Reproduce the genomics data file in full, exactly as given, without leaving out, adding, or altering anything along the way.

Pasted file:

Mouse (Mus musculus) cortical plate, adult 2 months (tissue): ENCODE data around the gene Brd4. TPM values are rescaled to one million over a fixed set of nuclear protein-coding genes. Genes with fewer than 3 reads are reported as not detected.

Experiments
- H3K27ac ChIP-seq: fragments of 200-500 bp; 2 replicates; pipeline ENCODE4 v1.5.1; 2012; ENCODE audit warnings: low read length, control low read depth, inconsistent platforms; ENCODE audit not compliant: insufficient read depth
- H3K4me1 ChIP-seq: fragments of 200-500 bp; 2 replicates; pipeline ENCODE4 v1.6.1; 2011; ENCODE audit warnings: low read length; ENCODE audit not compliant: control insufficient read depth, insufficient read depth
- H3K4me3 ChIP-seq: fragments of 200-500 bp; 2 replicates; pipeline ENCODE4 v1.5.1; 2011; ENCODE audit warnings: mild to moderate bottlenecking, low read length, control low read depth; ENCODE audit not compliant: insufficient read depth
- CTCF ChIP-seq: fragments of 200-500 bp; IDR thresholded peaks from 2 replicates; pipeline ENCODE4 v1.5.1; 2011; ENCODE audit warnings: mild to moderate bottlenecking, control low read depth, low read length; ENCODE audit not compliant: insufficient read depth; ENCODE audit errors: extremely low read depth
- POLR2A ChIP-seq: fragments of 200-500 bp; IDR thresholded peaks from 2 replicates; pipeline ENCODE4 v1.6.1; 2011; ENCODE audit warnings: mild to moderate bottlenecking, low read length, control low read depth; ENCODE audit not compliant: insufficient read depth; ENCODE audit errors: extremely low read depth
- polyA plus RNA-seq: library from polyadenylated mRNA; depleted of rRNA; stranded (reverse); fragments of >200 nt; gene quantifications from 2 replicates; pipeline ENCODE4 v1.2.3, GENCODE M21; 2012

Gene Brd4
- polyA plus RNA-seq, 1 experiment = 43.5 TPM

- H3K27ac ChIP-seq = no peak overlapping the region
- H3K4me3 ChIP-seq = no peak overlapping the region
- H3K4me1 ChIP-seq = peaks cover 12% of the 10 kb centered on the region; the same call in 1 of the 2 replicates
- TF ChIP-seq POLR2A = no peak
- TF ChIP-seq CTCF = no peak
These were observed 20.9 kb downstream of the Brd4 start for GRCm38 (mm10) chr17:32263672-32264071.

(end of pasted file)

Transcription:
Mouse (Mus musculus) cortical plate, adult 2 months (tissue): ENCODE data around the gene Brd4. TPM values are rescaled to one million over a fixed set of nuclear protein-coding genes. Genes with fewer than 3 reads are reported as not detected.

Experiments
- H3K27ac ChIP-seq: fragments of 200-500 bp; 2 replicates; pipeline ENCODE4 v1.5.1; 2012; ENCODE audit warnings: low read length, control low read depth, inconsistent platforms; ENCODE audit not compliant: insufficient read depth
- H3K4me1 ChIP-seq: fragments of 200-500 bp; 2 replicates; pipeline ENCODE4 v1.6.1; 2011; ENCODE audit warnings: low read length; ENCODE audit not compliant: control insufficient read depth, insufficient read depth
- H3K4me3 ChIP-seq: fragments of 200-500 bp; 2 replicates; pipeline ENCODE4 v1.5.1; 2011; ENCODE audit warnings: mild to moderate bottlenecking, low read length, control low read depth; ENCODE audit not compliant: insufficient read depth
- CTCF ChIP-seq: fragments of 200-500 bp; IDR thresholded peaks from 2 replicates; pipeline ENCODE4 v1.5.1; 2011; ENCODE audit warnings: mild to moderate bottlenecking, control low read depth, low read length; ENCODE audit not compliant: insufficient read depth; ENCODE audit errors: extremely low read depth
- POLR2A ChIP-seq: fragments of 200-500 bp; IDR thresholded peaks from 2 replicates; pipeline ENCODE4 v1.6.1; 2011; ENCODE audit warnings: mild to moderate bottlenecking, low read length, control low read depth; ENCODE audit not compliant: insufficient read depth; ENCODE audit errors: extremely low read depth
- polyA plus RNA-seq: library from polyadenylated mRNA; depleted of rRNA; stranded (reverse); fragments of >200 nt; gene quantifications from 2 replicates; pipeline ENCODE4 v1.2.3, GENCODE M21; 2012

Gene Brd4
- polyA plus RNA-seq, 1 experiment = 43.5 TPM

- H3K27ac ChIP-seq = no peak overlapping the region
- H3K4me3 ChIP-seq = no peak overlapping the region
- H3K4me1 ChIP-seq = peaks cover 12% of the 10 kb centered on the region; the same call in 1 of the 2 replicates
- TF ChIP-seq POLR2A = no peak
- TF ChIP-seq CTCF = no peak
These were observed 20.9 kb downstream of the Brd4 start for GRCm38 (mm10) chr17:32263672-32264071.